What a feeling for David Cameron on the morning of 8 May. Overnight a sea of ‘shy’ blue votes transformed an election anticipated to be the closest in British history, leaving the Conservatives with a narrow but workable majority.
On balance, the industry welcomed the election result, hoping that consistency in economic policy (and by association, town planning policy) would increase the prospects of unlocking the residential development backlog required to resolve our housing crisis – albeit it was far from an unqualified endorsement.
With Europe dominating the agenda for the first half of the political cycle and the power of Cameron’s majority likely to wane over the course of the next five years, we understood that the first 100 days of this government would pave the way for the necessary measures. Any policies not put into action during this time were unlikely to be a priority, or even materialise.
The appointment of Greg Clark as communities secretary was in many respects an obvious decision. During the last parliament we saw that waving a stick at local authorities for poor performance, all of which had been cut to ribbons, simply didn’t work. A more conciliatory approach is required, and Clark for Pickles has more than a whiff of Nicky Morgan’s previous replacement of Michael Gove in education.
However, Clark’s deft touch for devolution is unlikely to address the strategic deficiencies of this government’s approach to planning. He has already repeated the error of his predecessor in putting himself in the position of having to make secretary of state decisions when his planning inspectorate is more than capable of doing so instead.
Unfortunately, a decision to stay with the centrepiece of the Tory manifesto - the much-maligned Right to Buy rehash – showed the government was prepared to put short-term, Treasury-led policies above sustainable, long-term solutions. The negative response from housing associations was predictable because it was entirely obvious – to professional commentators and the general public alike. Ineffective demand-side policies will not solve a supply crisis. The government will have to do more to convince the industry that it is prepared to make difficult decisions.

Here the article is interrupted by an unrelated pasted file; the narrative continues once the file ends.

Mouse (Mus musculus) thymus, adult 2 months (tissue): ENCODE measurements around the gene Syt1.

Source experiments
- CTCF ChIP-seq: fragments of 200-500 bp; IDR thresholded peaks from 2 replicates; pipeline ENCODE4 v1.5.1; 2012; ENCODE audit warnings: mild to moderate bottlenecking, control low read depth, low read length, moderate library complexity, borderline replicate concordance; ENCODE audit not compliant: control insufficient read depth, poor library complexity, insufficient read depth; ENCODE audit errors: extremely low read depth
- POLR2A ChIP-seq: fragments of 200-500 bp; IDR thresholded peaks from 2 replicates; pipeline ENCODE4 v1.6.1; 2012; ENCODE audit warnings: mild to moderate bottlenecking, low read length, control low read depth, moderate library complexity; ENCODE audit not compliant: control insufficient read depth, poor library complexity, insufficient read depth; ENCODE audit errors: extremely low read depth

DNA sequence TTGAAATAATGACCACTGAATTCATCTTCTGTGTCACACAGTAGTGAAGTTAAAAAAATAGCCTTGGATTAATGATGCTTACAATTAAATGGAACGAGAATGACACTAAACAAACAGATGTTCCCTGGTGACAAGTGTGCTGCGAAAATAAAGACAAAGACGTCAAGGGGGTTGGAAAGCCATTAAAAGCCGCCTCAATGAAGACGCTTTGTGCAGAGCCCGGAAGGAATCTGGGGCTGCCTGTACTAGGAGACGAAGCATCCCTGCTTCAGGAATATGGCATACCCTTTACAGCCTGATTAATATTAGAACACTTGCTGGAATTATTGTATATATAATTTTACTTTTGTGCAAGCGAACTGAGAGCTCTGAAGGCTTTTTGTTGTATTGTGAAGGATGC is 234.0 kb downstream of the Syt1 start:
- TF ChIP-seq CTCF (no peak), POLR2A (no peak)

The post-Budget announcement did little to fill the industry with confidence. The chancellor’s commitment to “an urban planning revolution” on brownfield sites is mundane, and a repeat of every other government of the past 15 years. There is consensus among planners that solving the housing crisis on brownfield land alone is not possible. The fact that George Osborne packaged a recommitment to the green belt alongside a series of planning reforms earlier this month suggests that an urban planning revolution (if such a thing is capable of existing) is his offer of a consolation prize for failing to address the housing crisis.
Tomorrow is the 100th day and the reality is that time is already running out to deliver the policies we need to address our housing crisis. Perhaps the most significant decision so far has ironically not been made by the Department for Communities and Local Government or the Treasury but by the High Court, which ruled recently that a policy to exempt small developments from affordable housing contributions and the controversial vacant building credit should be removed from the government’s national planning practice guidance.Policies need to be crafted, consulted and implemented in the right way, and they need to be made for the long term to be effective.
Ian Anderson is executive director at Iceni Projects